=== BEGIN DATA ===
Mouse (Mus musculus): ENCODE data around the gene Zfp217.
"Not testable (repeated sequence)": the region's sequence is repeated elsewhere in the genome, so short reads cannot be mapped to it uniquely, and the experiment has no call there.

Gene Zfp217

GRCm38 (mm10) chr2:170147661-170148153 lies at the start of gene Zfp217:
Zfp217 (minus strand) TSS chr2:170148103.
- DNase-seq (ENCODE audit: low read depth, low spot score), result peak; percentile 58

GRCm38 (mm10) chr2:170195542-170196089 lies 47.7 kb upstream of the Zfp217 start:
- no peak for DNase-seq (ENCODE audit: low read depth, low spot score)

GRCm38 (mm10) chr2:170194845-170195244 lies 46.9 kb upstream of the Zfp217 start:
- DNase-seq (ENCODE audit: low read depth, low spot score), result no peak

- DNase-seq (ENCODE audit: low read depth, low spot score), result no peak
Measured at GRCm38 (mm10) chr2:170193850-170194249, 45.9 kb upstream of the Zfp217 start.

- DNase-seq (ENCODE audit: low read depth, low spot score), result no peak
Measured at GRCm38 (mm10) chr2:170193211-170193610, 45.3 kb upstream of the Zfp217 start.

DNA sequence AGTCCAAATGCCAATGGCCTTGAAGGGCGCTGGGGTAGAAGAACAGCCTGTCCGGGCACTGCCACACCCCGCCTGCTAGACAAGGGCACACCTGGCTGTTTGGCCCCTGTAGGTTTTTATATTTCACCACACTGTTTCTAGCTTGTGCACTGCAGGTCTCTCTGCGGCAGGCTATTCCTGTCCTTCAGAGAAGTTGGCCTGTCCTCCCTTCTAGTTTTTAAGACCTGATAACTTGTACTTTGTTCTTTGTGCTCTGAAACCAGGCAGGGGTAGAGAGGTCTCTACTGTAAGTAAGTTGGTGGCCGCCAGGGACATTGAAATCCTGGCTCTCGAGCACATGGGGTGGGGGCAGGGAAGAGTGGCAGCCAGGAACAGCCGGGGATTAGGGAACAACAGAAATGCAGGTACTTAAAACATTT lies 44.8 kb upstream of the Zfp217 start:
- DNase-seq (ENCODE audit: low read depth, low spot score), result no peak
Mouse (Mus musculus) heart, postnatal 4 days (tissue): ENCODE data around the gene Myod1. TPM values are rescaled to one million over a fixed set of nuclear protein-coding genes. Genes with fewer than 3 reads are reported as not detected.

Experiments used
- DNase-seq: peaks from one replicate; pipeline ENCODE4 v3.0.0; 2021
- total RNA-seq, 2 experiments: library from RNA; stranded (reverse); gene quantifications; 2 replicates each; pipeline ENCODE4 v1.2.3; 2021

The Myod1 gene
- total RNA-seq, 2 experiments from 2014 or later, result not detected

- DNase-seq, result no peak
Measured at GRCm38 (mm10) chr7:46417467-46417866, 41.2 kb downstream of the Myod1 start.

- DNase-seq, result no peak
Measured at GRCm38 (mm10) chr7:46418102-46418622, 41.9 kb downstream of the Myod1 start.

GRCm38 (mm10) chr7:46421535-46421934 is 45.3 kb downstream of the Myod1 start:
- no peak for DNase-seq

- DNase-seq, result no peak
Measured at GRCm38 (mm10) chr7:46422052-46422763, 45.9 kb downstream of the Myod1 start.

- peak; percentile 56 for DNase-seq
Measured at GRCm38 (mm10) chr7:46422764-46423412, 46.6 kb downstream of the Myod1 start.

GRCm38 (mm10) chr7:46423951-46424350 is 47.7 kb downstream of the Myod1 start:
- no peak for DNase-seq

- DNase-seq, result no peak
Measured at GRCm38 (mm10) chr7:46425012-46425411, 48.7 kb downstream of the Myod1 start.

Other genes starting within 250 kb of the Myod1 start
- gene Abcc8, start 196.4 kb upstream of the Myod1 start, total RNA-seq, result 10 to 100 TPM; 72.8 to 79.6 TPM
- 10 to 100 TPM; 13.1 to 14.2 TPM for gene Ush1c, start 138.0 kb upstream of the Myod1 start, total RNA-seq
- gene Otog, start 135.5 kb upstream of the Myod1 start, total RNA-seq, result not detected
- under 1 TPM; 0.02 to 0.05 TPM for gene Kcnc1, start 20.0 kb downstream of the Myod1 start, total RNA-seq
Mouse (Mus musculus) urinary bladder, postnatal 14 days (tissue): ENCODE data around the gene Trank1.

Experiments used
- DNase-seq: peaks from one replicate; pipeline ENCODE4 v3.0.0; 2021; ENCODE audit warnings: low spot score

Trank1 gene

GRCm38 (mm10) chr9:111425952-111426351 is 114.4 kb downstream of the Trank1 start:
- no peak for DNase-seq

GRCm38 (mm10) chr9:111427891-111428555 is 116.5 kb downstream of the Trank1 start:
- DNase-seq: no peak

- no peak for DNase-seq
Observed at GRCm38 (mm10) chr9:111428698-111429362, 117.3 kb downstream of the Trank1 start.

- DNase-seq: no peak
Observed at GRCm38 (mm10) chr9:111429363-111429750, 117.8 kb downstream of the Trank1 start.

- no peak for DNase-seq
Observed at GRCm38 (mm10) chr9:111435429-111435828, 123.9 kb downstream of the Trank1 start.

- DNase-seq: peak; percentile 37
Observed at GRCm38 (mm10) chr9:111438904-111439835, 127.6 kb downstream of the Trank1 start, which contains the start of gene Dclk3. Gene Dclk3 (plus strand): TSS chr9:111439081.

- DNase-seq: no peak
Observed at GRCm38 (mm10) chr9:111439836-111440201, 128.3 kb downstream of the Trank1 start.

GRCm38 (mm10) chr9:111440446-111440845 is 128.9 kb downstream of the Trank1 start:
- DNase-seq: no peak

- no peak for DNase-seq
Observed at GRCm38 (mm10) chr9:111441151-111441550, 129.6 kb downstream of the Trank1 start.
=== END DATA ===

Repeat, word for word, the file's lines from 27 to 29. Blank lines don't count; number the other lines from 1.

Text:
GRCm38 (mm10) chr7:46421535-46421934 is 45.3 kb downstream of the Myod1 start:
- no peak for DNase-seq

- DNase-seq, result no peak